Biokarelia project contributes to the protection of biodiversity in the Finnish-Russian border region

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Coordinated by the Natural Resources Institute Finland (Luke), the Biokarelia project is developing tools to promote biodiversity conservation. The implementation is based on the mapping of biodiversity hotspots, the observation and forecasting of forest fires and fellings in the Finnish-Russian border area.

Biodiversity ”hotspots” along the Finnish-Russian border are under risk of biodiversity loss due to wood harvesting, forest fires and destruction of connectivity between the high conservation forests.

"The risk of forest fires to cross the border is constantly increasing as a consequence of climate change, and fire suppression in the border zone is difficult,” says Eugene Lopatin, project leader and senior researcher at Luke.

The existing systems of forest fires risk classification in Russia and Finland are not synchronized and the potential of new methodological approaches is not fully utilized. It is expected that costs of fire suppression can be reduced by utilizing the new methods allowing mapping spatial and temporal distribution of risks.

High forest fire risk areas on the map

The Biokarelia project defines the most important biodiversity hotspots and their connections in the Karelia CBC programme area. A map service based on utilizing open data sources is being developed to detect changes in forest cover as a result of forest fires and fellings. The map service will also include a tool for forest fire forecasting, for which the fire risk is modeled on the basis of weather data, high-resolution remote sensing data, and wood drying models developed by Luke.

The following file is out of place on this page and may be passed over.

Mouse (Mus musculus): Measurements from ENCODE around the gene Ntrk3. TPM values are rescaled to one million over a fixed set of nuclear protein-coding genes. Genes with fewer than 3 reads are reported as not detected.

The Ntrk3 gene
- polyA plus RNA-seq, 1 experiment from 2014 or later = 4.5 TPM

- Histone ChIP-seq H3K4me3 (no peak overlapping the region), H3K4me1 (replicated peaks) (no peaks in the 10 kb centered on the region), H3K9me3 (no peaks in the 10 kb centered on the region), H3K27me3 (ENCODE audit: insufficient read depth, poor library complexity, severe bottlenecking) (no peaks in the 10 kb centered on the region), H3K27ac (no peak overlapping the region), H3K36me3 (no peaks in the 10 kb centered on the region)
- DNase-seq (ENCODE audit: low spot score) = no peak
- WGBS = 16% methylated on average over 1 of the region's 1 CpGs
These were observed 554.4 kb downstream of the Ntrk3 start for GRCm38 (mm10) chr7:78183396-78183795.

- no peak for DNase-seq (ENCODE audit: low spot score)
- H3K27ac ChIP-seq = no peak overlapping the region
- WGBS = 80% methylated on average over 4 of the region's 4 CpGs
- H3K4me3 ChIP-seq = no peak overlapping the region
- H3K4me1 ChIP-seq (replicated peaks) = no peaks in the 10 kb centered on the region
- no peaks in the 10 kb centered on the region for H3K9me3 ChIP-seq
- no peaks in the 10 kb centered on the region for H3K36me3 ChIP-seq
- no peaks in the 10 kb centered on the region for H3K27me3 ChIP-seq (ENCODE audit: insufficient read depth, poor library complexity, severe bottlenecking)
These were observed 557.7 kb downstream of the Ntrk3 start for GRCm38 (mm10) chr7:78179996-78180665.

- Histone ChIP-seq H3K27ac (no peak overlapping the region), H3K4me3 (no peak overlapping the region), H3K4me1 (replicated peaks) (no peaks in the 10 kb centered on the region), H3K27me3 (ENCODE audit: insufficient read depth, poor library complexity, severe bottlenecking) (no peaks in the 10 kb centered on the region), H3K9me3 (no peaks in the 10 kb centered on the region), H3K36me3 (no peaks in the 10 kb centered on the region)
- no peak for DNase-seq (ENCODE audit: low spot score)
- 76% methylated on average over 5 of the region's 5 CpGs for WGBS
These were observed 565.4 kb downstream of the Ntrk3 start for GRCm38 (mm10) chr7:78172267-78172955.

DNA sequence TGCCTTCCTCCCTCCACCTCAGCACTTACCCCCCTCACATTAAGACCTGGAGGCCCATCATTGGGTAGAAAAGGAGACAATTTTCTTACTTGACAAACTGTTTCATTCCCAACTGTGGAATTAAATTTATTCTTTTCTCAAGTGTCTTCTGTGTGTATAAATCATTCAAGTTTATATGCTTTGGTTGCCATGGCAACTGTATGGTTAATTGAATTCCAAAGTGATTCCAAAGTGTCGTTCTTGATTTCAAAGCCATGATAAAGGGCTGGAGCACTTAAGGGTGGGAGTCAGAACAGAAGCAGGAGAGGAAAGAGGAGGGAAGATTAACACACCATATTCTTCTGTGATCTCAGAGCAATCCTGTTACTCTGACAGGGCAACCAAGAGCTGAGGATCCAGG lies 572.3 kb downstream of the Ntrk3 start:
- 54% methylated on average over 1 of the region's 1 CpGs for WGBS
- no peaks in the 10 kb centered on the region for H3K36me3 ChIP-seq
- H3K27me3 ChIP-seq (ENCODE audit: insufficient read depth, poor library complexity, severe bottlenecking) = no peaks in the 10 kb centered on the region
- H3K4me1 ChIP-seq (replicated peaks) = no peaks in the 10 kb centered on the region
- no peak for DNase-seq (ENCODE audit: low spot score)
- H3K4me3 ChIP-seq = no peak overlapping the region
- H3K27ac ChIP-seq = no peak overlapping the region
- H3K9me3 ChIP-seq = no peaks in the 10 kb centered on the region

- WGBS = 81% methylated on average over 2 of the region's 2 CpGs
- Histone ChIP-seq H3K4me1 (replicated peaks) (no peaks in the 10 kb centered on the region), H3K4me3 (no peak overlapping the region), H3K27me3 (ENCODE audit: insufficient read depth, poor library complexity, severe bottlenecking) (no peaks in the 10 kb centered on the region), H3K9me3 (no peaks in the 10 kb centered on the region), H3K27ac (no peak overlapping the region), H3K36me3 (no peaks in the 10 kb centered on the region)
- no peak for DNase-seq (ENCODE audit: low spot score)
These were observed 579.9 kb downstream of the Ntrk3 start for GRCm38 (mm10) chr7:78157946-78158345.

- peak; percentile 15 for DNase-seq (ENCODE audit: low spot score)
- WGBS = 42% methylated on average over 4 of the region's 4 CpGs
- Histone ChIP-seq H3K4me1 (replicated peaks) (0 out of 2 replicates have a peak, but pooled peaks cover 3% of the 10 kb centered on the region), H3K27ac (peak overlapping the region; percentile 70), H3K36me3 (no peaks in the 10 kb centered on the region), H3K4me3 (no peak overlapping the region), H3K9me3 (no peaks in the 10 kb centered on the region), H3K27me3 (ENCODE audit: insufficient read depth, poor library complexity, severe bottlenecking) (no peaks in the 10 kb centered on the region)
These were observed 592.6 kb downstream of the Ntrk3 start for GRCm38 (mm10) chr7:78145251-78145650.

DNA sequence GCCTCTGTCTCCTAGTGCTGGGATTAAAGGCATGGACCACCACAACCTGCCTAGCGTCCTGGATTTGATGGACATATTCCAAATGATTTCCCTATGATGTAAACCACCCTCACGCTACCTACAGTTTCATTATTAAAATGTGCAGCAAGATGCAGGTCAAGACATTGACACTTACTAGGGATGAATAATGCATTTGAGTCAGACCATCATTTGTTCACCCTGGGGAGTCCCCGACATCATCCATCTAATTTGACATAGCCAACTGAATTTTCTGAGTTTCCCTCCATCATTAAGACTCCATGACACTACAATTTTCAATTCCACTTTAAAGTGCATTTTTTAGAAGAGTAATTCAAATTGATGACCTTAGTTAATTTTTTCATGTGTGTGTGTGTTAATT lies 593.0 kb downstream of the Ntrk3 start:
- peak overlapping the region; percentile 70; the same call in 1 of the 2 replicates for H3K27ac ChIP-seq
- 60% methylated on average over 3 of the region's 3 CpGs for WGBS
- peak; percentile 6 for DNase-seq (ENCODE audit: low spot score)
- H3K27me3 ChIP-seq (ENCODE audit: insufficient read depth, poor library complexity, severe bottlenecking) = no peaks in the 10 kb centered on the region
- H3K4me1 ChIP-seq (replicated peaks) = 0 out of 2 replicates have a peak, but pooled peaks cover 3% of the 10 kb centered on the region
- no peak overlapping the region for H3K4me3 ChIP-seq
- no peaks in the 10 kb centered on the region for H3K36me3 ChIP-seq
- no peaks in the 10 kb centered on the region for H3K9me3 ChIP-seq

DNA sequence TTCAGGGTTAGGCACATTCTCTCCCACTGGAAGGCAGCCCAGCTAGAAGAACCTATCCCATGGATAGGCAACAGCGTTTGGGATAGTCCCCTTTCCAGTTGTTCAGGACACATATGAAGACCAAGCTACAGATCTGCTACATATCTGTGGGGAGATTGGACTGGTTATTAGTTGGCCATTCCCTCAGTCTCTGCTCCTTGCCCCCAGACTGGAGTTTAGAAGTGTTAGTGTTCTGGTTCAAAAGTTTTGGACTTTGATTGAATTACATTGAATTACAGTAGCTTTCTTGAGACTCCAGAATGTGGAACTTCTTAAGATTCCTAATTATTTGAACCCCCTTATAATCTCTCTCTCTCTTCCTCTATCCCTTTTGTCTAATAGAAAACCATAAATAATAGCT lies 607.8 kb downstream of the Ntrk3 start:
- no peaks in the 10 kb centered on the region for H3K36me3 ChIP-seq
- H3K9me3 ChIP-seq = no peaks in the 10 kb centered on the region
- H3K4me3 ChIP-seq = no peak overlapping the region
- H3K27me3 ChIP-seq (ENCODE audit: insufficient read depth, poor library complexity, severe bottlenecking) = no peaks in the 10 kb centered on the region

“Awareness of biodiversity hotspots and their connections contribute to their protection. The tools developed in the project will allow to identify and further take into account the most important areas for biodiversity in planning fellings and forest fire prevention”, says Eugene Lopatin. The tools will be based on the interpretation of open satellite data, but the project will also test the use of drones to forest fire monitoring and forecasting.

The project will establish a network of actors involved in forest management, nature protection and forest fire prevention, which will further utilize the project results.

The project is implemented in cooperation with the Centre for Economic Development, Transport and the Environment of North Karelia and Arbonaut Oy Ltd. The Russian partners are the Forest Research Institute of Karelian Research Centre, Kostamuksha Nature Reserve and Kalevala National Park, Buro Partner Ltd. and Directorate for regional protected territories for the Republic of Karelia

The project is funded by the Karelia CBC cross-border cooperation programme.

Source: Luke